Wednesday, March 29, 2017

Quantitative analysis of molecular transport across liposomal bilayer by J-mediated 13C Overhauser dynamic nuclear polarization


Cheng, C.Y., O.J. Goor, and S. Han, Quantitative analysis of molecular transport across liposomal bilayer by J-mediated 13C Overhauser dynamic nuclear polarization. Anal Chem, 2012. 84(21): p. 8936-40.


We introduce a new NMR technique to dramatically enhance the solution-state (13)C NMR sensitivity and contrast at 0.35 T and at room temperature by actively transferring the spin polarization from Overhauser dynamic nuclear polarization (ODNP)-enhanced (1)H to (13)C nuclei through scalar (J) coupling, a method that we term J-mediated (13)C ODNP. We demonstrate the capability of this technique by quantifying the permeability of glycine across negatively charged liposomal bilayers composed of dipalmitoylphosphatidylcholine (DPPC) and dipalmitoylphosphatidylglycerol (DPPG). The permeability coefficient of glycine across this DPPC/DPPG bilayer is measured to be (1.8 +/- 0.1) x 10(-11)m/s, in agreement with the literature value. We further observed that the presence of 20 mol % cholesterol within the DPPC/DPPG lipid membrane significantly retards the permeability of glycine by a factor of 4. These findings demonstrate that the high sensitivity and contrast of J-mediated (13)C ODNP affords the measurement of the permeation kinetics of small hydrophilic molecules across lipid bilayers, a quantity that is difficult to accurately measure with existing techniques.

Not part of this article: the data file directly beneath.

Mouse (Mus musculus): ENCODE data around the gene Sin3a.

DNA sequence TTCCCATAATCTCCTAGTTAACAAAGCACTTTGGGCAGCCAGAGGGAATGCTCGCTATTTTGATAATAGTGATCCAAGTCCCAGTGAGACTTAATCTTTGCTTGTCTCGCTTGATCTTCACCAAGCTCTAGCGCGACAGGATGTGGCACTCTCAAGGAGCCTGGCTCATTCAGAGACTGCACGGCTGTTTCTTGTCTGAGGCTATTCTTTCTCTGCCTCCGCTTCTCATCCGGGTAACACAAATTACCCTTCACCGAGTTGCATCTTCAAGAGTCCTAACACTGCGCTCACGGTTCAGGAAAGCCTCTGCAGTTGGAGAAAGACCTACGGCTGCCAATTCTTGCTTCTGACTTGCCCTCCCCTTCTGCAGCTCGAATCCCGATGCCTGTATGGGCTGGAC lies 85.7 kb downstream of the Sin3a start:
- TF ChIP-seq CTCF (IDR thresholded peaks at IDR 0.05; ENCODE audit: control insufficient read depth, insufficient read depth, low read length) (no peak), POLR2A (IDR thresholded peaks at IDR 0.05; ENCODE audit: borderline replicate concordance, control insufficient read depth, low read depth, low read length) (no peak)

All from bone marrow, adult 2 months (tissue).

Monday, March 27, 2017

The effect of Gd on trityl-based dynamic nuclear polarisation in solids


Ravera, E., et al., The effect of Gd on trityl-based dynamic nuclear polarisation in solids. Phys. Chem. Chem. Phys., 2015. 17(40): p. 26969-78.